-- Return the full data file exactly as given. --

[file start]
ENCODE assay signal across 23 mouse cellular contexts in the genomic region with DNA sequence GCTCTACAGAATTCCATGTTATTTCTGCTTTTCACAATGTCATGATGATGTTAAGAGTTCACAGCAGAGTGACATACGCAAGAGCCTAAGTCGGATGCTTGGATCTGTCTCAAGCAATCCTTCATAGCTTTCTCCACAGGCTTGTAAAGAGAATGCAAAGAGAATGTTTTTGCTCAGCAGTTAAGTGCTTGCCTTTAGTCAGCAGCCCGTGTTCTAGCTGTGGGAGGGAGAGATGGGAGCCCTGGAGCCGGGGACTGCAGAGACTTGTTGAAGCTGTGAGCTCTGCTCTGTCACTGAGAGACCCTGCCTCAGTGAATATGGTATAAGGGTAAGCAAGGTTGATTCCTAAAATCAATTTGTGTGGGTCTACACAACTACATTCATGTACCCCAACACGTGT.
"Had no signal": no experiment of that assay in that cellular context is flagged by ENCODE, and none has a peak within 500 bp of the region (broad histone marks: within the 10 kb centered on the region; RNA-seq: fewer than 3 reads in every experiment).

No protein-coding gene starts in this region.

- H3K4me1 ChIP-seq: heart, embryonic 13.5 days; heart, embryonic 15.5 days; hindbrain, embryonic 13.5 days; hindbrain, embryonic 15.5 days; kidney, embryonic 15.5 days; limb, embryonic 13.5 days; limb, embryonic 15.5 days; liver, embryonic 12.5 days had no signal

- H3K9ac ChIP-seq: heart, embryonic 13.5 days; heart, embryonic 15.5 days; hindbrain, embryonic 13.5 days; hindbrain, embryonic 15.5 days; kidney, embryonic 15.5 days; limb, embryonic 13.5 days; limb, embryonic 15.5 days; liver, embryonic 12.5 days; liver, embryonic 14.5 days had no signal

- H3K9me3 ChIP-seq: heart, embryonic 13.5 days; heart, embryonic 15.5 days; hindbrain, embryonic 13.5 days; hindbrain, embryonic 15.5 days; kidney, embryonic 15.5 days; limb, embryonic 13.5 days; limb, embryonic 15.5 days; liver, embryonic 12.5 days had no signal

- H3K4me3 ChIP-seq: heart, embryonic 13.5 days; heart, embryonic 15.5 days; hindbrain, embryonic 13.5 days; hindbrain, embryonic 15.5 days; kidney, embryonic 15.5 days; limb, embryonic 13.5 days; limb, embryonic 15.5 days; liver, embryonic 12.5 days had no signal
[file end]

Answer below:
ENCODE assay signal across 23 mouse cellular contexts in the genomic region with DNA sequence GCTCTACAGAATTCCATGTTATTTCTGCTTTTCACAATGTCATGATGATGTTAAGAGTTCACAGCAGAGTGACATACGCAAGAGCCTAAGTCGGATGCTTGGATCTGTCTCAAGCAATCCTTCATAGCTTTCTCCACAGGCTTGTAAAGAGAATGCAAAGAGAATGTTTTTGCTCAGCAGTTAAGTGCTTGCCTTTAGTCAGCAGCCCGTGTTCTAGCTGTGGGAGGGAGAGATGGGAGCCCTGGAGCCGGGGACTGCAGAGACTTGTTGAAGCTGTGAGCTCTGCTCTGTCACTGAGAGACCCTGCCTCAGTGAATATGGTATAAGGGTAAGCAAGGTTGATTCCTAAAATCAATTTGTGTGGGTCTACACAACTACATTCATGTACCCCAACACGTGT.
"Had no signal": no experiment of that assay in that cellular context is flagged by ENCODE, and none has a peak within 500 bp of the region (broad histone marks: within the 10 kb centered on the region; RNA-seq: fewer than 3 reads in every experiment).

No protein-coding gene starts in this region.

- H3K4me1 ChIP-seq: heart, embryonic 13.5 days; heart, embryonic 15.5 days; hindbrain, embryonic 13.5 days; hindbrain, embryonic 15.5 days; kidney, embryonic 15.5 days; limb, embryonic 13.5 days; limb, embryonic 15.5 days; liver, embryonic 12.5 days had no signal

- H3K9ac ChIP-seq: heart, embryonic 13.5 days; heart, embryonic 15.5 days; hindbrain, embryonic 13.5 days; hindbrain, embryonic 15.5 days; kidney, embryonic 15.5 days; limb, embryonic 13.5 days; limb, embryonic 15.5 days; liver, embryonic 12.5 days; liver, embryonic 14.5 days had no signal

- H3K9me3 ChIP-seq: heart, embryonic 13.5 days; heart, embryonic 15.5 days; hindbrain, embryonic 13.5 days; hindbrain, embryonic 15.5 days; kidney, embryonic 15.5 days; limb, embryonic 13.5 days; limb, embryonic 15.5 days; liver, embryonic 12.5 days had no signal

- H3K4me3 ChIP-seq: heart, embryonic 13.5 days; heart, embryonic 15.5 days; hindbrain, embryonic 13.5 days; hindbrain, embryonic 15.5 days; kidney, embryonic 15.5 days; limb, embryonic 13.5 days; limb, embryonic 15.5 days; liver, embryonic 12.5 days had no signal